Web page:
Hokkaido University is one of the top-ranked national universities of Japan and is one of the main tourist attractions of Hokkaido prefecture. Now the university includes many other majors, but the major in Agricultural Science is still a main feature of the university, and large portions of the campus are covered in farm fields, including cows, sheep, horses, dogs, and plants. The fact that the campus contains lots of farmland and is home to livestock is not a deterrent; rather, tourism is encouraged. Not only do countless Japanese tourists, foreign tourists, and Japanese school groups visit the campus every year for sightseeing, the campus opens its doors to the public throughout the year with 北大際 (HokuDaiSai, the four-day annual school festival), エルムの森 (Erumu no Mori = Elm Forest) cafe (designed more for tourists than for students since students frequent the cheaper cafeterias), and public lectures. In order to view the Poplar Avenue and the bust of Inazo Nitobe statue next to it, it is impossible not to walk past one of the farm areas of campus. Children (and adults!) enjoy watching the sheep grazing just to the right of Poplar Avenue.

Silver Spoon is not discouraging fans from making a pilgrimage to Hokkaido University and is not warning that fans will likely contract a disease from the animals.

Since I lived in the international student dorm of Hokkaido University, I walked through a farm plot every day to get to class. Each time that I flew to the U.S. and went through Immigration, I needed to declare that, yes, "I am bringing soil or have been on a farm/ranch/pasture" since it is illegal to bring foreign soil into the country, but when I handed in my Declaration Form and mentioned that I was an international student at an agricultural university, I was simply waved on by with no concern by the officials. Walking through the farm areas of campus and seeing the livestock in close proximity is not considered dangerous.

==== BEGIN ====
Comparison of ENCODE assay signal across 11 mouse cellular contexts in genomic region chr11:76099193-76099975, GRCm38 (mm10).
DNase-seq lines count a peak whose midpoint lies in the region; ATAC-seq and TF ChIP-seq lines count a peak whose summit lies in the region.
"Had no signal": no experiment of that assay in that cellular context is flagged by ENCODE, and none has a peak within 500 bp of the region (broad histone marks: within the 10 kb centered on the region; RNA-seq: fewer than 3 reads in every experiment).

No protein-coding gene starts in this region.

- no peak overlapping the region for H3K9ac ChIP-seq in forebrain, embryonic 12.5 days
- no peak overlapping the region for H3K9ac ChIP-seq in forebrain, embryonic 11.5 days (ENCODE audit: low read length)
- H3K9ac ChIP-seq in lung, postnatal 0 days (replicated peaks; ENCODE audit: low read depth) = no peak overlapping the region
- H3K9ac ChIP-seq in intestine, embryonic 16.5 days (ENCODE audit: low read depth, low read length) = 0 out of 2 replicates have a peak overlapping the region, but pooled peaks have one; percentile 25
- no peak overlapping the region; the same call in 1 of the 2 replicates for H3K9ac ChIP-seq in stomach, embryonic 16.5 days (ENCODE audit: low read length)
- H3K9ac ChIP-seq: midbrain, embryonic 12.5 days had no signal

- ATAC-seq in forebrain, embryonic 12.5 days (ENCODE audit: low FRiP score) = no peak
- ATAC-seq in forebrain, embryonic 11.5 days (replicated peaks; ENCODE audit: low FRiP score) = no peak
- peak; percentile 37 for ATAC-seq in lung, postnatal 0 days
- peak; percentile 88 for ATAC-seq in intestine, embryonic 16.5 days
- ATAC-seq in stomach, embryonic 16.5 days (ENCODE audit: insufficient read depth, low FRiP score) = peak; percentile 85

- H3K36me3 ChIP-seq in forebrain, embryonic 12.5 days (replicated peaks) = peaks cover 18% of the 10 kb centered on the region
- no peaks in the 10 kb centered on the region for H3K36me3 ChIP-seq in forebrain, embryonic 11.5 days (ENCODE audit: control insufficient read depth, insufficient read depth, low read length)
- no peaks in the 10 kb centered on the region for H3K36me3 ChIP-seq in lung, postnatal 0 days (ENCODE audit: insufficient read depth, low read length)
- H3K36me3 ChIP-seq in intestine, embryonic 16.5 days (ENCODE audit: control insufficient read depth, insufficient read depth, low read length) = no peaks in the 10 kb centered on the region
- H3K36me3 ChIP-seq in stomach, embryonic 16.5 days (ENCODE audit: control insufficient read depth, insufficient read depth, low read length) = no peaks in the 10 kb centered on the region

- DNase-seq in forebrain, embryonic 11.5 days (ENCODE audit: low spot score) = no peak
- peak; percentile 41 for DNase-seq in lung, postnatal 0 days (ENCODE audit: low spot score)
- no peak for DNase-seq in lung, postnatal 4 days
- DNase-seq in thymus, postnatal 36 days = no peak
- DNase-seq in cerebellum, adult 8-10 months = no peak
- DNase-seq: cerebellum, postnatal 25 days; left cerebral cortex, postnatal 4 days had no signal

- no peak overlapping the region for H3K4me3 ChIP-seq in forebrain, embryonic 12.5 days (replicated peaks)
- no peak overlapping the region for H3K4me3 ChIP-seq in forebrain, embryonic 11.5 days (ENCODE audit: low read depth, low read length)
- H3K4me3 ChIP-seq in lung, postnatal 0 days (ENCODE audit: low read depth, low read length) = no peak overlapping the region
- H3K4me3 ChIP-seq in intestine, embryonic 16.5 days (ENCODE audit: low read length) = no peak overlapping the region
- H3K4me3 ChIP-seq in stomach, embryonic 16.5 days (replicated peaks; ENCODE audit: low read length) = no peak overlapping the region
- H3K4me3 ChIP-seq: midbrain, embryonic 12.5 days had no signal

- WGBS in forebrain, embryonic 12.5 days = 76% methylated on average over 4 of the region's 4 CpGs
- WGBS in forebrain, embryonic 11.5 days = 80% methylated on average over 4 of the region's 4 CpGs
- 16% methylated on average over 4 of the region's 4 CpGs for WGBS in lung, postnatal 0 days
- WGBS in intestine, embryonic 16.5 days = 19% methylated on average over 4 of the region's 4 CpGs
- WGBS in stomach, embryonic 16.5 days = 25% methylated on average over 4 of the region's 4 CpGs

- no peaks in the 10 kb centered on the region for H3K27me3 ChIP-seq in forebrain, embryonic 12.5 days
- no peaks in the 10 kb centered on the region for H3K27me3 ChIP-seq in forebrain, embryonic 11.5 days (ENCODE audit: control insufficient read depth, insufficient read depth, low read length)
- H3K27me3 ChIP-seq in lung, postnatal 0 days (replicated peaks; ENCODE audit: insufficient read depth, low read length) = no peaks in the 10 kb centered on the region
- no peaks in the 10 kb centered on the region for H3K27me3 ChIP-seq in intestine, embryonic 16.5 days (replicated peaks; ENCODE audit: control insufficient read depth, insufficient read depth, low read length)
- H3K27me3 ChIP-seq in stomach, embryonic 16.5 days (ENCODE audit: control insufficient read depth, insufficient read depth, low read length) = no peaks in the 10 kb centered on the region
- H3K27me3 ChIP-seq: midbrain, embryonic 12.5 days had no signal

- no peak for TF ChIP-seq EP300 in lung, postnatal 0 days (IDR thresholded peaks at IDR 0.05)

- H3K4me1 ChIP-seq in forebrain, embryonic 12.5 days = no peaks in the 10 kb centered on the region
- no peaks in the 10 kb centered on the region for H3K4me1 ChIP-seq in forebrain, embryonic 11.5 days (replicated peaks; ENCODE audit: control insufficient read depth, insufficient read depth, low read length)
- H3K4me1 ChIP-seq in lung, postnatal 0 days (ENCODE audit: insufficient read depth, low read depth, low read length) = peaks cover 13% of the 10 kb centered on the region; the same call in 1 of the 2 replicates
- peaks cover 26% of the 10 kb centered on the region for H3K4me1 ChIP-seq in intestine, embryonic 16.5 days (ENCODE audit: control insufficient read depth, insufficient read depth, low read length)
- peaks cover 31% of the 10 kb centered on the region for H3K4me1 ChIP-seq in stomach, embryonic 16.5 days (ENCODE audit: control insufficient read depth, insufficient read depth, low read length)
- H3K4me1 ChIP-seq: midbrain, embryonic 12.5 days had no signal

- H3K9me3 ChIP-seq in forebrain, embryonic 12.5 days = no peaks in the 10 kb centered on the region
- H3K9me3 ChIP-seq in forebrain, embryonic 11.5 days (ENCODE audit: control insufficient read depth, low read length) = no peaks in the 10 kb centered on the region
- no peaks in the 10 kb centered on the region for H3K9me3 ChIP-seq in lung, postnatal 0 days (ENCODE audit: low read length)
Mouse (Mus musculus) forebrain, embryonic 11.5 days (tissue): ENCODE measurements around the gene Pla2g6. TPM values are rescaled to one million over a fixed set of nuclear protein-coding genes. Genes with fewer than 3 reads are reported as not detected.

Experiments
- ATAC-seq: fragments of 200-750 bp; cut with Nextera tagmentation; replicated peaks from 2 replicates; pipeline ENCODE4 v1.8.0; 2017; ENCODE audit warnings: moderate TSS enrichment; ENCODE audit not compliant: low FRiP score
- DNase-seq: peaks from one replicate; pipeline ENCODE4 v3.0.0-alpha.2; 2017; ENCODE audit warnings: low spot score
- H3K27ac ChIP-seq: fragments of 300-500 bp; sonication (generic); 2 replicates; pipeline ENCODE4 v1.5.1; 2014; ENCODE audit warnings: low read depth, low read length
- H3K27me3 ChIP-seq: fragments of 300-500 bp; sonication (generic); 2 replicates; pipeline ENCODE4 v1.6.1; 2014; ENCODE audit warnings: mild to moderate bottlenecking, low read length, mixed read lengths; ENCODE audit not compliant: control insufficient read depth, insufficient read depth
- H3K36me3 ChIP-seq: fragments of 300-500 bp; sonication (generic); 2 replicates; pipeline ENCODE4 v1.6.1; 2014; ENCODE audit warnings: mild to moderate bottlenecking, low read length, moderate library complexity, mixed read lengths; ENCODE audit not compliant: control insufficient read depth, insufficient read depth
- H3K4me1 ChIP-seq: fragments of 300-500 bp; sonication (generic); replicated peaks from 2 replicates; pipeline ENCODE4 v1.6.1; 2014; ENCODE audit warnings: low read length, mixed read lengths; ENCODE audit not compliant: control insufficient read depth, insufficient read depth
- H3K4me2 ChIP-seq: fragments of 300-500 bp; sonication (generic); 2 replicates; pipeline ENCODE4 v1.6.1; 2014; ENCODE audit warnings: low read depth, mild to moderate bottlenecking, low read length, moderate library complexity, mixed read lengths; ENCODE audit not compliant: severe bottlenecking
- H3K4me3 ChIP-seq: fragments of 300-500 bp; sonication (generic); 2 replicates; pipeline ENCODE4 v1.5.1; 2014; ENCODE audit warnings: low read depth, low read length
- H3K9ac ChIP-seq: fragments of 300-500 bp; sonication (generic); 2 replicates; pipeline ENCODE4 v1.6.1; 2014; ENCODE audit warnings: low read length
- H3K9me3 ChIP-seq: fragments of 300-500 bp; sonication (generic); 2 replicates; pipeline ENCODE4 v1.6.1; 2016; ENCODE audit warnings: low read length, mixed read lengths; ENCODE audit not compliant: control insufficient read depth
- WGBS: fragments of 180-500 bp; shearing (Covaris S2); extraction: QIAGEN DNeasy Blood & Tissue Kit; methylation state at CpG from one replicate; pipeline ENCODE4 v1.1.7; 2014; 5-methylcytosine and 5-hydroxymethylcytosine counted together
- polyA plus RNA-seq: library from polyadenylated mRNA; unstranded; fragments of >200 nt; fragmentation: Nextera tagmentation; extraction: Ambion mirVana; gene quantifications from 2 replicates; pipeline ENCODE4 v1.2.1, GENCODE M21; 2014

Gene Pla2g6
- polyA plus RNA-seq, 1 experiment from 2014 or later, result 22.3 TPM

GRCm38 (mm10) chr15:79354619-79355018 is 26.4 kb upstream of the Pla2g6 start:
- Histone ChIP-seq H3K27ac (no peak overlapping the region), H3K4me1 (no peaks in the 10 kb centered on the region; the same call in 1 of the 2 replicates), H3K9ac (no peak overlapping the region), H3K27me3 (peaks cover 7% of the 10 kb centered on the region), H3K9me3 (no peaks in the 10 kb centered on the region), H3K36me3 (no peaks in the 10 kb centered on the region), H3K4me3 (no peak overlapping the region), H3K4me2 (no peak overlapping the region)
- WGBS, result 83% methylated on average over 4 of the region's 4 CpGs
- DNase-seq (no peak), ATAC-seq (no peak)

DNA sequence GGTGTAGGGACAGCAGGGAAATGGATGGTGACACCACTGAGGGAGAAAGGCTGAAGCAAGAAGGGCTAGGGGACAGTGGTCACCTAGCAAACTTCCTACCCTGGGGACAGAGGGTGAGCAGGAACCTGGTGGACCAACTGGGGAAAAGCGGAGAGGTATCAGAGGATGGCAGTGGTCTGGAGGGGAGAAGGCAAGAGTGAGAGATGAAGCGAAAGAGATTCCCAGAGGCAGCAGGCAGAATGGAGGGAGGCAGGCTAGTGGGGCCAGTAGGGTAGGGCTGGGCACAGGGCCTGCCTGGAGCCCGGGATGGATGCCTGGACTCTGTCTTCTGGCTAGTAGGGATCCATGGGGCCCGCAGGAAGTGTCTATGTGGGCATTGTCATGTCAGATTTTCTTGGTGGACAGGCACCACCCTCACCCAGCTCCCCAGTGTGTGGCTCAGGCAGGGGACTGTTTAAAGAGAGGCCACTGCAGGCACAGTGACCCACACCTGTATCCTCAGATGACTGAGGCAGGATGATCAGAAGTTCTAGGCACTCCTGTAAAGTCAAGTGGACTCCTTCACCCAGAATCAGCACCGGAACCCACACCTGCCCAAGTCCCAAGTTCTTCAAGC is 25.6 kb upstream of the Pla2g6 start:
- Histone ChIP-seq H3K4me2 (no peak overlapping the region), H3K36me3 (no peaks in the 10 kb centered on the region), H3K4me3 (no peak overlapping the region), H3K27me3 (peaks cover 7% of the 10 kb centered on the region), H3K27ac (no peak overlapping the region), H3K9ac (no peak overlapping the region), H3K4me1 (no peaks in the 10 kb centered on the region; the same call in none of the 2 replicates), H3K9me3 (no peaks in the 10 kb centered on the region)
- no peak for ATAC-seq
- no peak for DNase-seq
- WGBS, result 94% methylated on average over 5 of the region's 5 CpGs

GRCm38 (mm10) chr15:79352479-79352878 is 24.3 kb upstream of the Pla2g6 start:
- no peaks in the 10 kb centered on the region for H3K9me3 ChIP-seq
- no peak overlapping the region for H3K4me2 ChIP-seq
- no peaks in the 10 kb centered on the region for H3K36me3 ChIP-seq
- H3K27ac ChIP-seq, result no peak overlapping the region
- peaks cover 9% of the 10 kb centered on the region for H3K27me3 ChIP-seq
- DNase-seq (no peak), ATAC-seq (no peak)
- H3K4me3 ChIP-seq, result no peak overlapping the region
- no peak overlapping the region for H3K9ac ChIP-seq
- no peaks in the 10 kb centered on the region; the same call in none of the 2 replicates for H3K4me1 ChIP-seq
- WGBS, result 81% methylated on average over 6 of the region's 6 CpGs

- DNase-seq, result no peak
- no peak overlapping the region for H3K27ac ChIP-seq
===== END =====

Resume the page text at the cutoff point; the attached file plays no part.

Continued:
Two asides:

  1. When Sapporo Agricultural School was founded as a three-year college in the early Meiji era, the students entered at around age 14. Although it was a college and they were hired by the government into prestigious official positions directly after graduating, the age at which they undertook their college education parallels the age of high school students nowadays, so Silver Spoon matches the real history in terms of ages of students.

  2. It is not permitted for anyone (students or tourists) to walk along Poplar Avenue in the present day. We can go look at it and walk a very short stretch of it, but most of it has been fenced off after a typhoon felled some of the trees; poplars are, apparently, not very wind-resistant, so it is no longer considered safe for people to walk alongside or under the trees (just in case of a strong gust of wind!). There are many Japanese who would love to be able to experience walking the Avenue like the early students of Sapporo Agricultural School got to, and the characters in Silver Spoon get to do.

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    Referencing from chapter 74 (where Hachiken mother visits the campus and saw the warning sign in front of the school), I think the part 動物の疫病を引き起こす should be translated as "causing an epidemic amongst the animal", instead of "[human] contracting an animal disease". – nhahtdh May 9 '15 at 9:17
  • Your answer makes sense and is very informative. I validate it. – ReMinoer May 9 '15 at 16:39